If you’ve ever received an email from a business and wondered how they got your information or when you signed up for emails, you were dealing with direct marketing communications.
It might seem like a business is being tricky, but in many cases, it was actually their right to send you an unsolicited or spam email. This is because of laws around direct marketing communications and consent.
1- What is direct marketing?
Direct marketing is a promotional method companies use to present information about a product or service to their target audience. You probably have dozens of direct marketing emails in your inbox at this moment. The information could also be delivered via SMS text message, phone call, or direct mail.
A business might send a direct marketing email, message, or call in order to start a new business relationship, to garner sales, to build brand awareness, or to reach previous consumers.
Why you might receive unsolicited direct marketing is related to the matter of, or exemption from, consent.
2- When did I give consent?
Consent, in terms of your personal information privacy, is the indication of your agreement for a business to process your information. Express consent requires some type of action on the part of the consumer when providing their information. Implied consent is assumed where the consumer doesn’t decline.
Your consent could have been provided when you ticked a box on a website that said “Send me promotional email offers.” Maybe you gave your email address despite a warning that you would receive email marketing. Or you could have initiated a relationship with the business by emailing them about or purchasing a service or product. All these instances would be considered prior express consent for direct marketing communications.
Of course, there are exceptions to the consent requirement in certain situations that may allow companies to initiate marketing unsolicited and without prior consent.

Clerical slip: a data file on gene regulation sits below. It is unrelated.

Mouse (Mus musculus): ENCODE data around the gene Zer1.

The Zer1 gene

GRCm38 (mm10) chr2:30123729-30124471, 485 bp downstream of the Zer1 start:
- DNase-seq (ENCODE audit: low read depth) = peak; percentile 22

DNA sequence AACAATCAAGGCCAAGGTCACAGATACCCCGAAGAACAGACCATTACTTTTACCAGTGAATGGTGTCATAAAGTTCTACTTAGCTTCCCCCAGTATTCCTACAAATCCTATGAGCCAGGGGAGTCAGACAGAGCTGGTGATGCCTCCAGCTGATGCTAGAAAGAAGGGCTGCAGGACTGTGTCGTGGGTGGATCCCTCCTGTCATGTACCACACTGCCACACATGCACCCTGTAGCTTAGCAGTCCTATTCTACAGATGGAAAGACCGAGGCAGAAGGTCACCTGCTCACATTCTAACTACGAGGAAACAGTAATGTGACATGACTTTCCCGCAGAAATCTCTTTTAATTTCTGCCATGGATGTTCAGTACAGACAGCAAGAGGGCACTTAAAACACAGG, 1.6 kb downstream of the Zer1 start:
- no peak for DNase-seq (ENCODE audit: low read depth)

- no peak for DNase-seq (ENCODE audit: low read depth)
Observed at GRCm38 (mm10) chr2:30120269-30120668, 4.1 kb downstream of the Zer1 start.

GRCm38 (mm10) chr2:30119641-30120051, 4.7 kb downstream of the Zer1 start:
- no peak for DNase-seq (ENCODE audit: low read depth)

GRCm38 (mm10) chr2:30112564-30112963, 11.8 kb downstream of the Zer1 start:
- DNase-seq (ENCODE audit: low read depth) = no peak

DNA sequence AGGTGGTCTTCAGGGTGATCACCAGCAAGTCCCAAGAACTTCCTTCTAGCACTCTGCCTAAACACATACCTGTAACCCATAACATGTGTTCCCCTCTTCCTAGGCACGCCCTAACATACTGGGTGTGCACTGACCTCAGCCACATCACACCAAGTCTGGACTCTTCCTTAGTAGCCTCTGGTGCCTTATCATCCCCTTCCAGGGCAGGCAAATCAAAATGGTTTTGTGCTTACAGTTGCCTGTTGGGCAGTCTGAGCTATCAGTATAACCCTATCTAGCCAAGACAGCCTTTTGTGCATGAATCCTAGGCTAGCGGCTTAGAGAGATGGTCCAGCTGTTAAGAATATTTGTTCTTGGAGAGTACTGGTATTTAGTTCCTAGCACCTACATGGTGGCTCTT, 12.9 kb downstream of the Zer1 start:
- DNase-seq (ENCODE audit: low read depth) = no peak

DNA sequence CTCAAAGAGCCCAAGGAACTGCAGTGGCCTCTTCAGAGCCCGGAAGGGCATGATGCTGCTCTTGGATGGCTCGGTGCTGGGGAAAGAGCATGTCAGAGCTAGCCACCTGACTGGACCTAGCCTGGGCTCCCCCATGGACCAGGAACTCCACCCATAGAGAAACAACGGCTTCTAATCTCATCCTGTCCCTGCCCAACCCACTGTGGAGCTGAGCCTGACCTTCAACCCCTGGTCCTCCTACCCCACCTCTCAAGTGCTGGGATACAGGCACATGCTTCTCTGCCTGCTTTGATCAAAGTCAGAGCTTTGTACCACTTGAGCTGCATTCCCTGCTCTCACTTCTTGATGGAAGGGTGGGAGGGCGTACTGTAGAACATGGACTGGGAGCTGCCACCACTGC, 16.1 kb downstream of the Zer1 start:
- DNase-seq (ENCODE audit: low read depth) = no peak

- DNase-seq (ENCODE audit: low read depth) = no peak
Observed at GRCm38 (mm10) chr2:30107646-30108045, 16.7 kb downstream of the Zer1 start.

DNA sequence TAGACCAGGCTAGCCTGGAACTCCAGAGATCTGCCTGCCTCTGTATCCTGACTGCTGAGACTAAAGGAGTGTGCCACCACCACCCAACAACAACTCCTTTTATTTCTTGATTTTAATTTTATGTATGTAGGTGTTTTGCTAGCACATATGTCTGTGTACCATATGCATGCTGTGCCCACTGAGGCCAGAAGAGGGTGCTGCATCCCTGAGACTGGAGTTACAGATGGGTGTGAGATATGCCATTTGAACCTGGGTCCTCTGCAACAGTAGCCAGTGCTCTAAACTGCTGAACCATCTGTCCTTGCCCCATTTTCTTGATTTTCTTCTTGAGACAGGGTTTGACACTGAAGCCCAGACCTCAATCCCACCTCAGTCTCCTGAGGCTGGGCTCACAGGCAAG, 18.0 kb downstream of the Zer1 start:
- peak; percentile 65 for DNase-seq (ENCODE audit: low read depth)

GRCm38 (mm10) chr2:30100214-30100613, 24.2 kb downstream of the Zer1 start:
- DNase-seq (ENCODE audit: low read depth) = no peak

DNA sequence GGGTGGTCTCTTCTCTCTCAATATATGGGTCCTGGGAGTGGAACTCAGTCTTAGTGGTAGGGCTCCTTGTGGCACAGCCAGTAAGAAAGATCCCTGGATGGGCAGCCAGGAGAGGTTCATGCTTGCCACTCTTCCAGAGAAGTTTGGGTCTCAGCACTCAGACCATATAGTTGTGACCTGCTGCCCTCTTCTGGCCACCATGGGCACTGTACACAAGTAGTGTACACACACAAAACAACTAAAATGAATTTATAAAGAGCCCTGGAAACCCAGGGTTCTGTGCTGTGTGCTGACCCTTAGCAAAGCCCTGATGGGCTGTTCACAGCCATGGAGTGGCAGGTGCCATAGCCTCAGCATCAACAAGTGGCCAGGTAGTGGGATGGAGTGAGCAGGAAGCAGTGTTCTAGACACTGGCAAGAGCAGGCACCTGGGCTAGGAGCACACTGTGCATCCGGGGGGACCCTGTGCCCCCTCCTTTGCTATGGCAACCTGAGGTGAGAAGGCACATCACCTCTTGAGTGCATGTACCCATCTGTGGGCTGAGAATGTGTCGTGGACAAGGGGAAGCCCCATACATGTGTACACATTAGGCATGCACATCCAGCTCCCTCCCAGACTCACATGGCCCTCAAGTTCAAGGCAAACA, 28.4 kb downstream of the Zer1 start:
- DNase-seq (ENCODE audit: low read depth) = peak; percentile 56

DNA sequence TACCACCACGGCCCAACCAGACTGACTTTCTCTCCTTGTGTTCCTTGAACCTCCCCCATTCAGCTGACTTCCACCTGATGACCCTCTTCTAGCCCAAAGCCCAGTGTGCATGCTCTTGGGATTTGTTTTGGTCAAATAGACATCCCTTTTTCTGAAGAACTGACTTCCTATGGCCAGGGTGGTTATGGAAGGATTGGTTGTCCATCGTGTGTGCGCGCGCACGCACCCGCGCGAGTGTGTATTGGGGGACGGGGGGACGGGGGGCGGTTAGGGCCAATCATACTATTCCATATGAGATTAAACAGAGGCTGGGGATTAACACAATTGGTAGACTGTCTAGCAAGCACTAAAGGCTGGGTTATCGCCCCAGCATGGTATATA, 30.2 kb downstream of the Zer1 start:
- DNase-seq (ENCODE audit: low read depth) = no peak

3- GDPR and the ePrivacy directive
It may surprise you that there aren’t explicit rules for direct marketing in the General Data Protection Regulation (GDPR), which is regarded globally as one of the most prescriptive privacy laws. For EU data subjects, the ePrivacy directive and GDPR provide only a baseline or guide for unsolicited marketing emails.
The General Data Protection Regulation (GDPR) guarantees the right for all EU data subjects to object to any form of direct marketing at any time.
The ePrivacy directive establishes the justification for Member States to require prior explicit consent from recipients of unsolicited communications for direct marketing.
Both of these leave room to be preempted by Member States’ laws, so we’ll have to look at the laws by country. I have pulled out Germany and France for EU examples against the U.K., Japan, Brazil, Canada, and the U.S.
4- Consent exemptions around the world
German and U. K. laws exempt businesses from seeking prior opt-in consent from recipients when offering the same or related products or services as previously purchased, and when the recipient has been and continues to be informed of their right to opt-out of marketing emails but has yet to do so.
France differentiates between marketing to another business versus a direct customer. For other businesses, the recipient only needs to be informed of their email address being potentially used for direct marketing and given the chance to object. With a customer, they’ll need prior consent.
These laws generally provide more protection than other direct marketing laws across the world.
The only exemption in Japan is for prior business relationships.
Canada specifically allows implied consent to include prior business or non-business relationships, conspicuously published email addresses, and recipients having not opted out.
The only requirements in Brazil and in the U.S. are that recipients be informed of their information being used and beable to opt out of future marketing emails.
Most counties have some sort of national “Do Not Call” list for direct marketing phone calls that businesses need to honor. For Japan, Brazil, the U.K., and the U.S., the list itself is the only restriction for telemarketing calls.
Telemarketing calls are included in the definition of messaging where implied consent includes prior business or non-business relationships, conspicuously published email addresses, and recipients having not opted out in Canada.
The EU Member States tend to be more prescriptive here as well.
It is illegal in Germany to call a private person without their prior consent, but a business could call another business with the assumption that they would consent to the call. In France, the recipient should be informed of their contact information being used for direct marketing and offered the chance to opt out.
Feel free to contact our team for more information or assistance on privacy laws or concerns.